LONDON (Reuters) - The British government on Thursday defended its plan to invite Egyptian President Abdel Fattah al-Sisi to visit, saying it was important to engage with countries and to raise “matters of concern”.
Egypt’s state news agency said on Wednesday Prime Minister David Cameron had invited Sisi to visit, a day after a Cairo court sentenced former president Mohamed Mursi to death, drawing international criticism.
Mursi, of the Muslim Brotherhood, Egypt’s first freely elected president, was sentenced as part of a crackdown launched after then army chief Sisi stripped Mursi of power in 2013 following mass protests against his rule.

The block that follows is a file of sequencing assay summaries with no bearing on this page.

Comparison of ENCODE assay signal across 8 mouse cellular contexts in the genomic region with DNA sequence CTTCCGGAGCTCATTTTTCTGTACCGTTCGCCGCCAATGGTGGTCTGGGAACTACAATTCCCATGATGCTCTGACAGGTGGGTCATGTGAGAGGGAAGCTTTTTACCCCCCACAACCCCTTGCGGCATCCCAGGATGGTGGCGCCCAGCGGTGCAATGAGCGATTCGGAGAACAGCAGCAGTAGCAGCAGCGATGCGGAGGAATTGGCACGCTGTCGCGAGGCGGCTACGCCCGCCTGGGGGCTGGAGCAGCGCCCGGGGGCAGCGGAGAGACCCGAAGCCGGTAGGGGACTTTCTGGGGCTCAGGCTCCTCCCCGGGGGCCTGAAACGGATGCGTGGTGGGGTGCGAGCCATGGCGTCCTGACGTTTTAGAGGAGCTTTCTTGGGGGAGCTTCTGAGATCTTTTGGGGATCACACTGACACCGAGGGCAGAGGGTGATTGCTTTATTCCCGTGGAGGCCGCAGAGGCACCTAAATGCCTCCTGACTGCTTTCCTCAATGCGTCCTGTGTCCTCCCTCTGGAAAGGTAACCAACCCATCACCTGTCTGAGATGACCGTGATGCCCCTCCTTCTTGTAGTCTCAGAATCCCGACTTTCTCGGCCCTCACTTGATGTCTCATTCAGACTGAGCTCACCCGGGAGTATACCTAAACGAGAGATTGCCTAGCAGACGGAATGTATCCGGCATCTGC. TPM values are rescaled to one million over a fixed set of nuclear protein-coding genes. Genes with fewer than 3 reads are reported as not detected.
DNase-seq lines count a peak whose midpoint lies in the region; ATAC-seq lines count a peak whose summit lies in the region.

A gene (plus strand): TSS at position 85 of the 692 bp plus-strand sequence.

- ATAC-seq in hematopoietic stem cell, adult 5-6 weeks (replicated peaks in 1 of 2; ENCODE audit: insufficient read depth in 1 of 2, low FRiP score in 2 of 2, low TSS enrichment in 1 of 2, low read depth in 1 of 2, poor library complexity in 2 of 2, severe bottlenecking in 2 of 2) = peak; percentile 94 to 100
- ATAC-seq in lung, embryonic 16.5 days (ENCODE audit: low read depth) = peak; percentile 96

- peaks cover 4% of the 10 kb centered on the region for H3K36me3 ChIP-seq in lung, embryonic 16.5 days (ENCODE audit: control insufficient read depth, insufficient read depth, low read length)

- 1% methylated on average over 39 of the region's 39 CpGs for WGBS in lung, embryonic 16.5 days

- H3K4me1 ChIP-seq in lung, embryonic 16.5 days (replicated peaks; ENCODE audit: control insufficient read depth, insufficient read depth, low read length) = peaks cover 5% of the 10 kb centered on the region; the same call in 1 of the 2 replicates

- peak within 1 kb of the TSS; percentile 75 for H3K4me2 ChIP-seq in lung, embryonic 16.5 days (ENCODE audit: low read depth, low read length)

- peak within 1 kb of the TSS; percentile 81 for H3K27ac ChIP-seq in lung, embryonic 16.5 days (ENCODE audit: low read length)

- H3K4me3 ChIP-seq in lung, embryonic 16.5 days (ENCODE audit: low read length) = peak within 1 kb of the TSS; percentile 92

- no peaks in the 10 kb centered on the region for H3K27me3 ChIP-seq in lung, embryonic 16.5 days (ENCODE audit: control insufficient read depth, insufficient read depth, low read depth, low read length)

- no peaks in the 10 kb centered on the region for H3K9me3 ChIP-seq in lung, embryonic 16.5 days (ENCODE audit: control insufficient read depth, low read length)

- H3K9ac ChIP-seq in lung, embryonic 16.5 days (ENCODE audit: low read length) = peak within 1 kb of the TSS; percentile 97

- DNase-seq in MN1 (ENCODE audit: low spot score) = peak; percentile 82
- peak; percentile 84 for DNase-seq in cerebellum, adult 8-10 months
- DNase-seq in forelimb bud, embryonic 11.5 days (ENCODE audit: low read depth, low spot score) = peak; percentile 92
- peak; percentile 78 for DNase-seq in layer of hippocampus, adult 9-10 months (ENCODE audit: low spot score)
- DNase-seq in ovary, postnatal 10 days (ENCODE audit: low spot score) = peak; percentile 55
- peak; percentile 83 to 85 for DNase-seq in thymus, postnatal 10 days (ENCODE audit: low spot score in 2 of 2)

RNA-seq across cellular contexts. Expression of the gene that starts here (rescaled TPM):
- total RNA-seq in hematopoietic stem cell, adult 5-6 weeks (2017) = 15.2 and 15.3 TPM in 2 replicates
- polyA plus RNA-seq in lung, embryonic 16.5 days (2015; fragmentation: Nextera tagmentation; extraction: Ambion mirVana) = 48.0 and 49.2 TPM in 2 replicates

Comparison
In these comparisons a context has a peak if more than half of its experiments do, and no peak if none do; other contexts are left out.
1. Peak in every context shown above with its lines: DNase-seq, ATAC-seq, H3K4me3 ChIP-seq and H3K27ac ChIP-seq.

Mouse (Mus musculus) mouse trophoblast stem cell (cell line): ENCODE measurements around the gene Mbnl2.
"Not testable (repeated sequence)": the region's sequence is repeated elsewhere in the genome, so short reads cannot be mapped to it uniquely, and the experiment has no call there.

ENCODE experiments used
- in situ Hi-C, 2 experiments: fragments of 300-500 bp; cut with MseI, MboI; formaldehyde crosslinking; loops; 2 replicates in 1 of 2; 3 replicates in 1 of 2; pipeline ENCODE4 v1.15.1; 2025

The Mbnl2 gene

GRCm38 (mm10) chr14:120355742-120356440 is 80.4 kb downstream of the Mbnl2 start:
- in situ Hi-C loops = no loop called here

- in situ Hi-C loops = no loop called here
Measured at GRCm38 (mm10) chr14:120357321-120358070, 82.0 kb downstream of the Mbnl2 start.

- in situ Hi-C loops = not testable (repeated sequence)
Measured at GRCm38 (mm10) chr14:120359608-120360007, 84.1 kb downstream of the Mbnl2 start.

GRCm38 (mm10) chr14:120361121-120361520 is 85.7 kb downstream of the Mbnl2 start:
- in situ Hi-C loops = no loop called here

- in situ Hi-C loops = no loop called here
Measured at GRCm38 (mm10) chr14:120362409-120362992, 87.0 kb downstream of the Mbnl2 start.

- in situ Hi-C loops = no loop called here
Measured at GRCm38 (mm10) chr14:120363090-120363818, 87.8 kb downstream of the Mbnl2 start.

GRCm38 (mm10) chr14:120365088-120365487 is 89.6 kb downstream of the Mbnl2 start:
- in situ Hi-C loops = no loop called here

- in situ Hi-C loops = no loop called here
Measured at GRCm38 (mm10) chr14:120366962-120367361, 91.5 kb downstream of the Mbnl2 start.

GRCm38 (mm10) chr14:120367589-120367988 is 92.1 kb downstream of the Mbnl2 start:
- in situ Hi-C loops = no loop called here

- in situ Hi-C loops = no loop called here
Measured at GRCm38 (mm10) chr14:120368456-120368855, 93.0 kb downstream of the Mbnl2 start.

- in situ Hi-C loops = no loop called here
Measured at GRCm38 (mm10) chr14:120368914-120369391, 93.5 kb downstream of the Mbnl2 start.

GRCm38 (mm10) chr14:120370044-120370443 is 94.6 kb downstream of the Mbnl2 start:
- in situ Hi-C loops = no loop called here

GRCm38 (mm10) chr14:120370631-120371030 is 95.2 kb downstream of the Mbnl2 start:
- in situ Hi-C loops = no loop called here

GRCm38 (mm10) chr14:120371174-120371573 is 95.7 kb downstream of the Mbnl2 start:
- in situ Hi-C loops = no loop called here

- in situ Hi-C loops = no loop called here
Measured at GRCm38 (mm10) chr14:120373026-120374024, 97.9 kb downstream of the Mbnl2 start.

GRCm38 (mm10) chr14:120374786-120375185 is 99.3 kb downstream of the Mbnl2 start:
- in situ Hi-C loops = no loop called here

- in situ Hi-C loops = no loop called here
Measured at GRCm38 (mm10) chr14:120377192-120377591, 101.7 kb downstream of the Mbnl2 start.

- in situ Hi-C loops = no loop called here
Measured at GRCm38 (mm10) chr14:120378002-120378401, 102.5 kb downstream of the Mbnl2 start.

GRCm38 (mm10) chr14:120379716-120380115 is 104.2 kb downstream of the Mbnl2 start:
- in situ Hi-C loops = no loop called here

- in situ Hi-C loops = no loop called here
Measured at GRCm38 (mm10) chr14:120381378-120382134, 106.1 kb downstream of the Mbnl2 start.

A spokeswoman for Cameron said on Thursday the British government was looking at the possibility of Sisi holding talks in London with Cameron “at some point later this year”.
Asked whether London’s invitation was controversial given Sisi’s human rights record and the Mursi ruling, she told reporters:
“The prime minister has talked before about how it is important that we engage with countries where there are issues which are important to the UK’s national interests and how we can work together on them.
“When we engage with these countries we can raise matters of concern and no issues are off the table.”
A spokesman for the Foreign Office said separately that the British government was “deeply concerned” by the sentencing of Mursi and others, noting the sentences were appealable.
Reporting by Andrew Osborn; Editing by Andrew Roche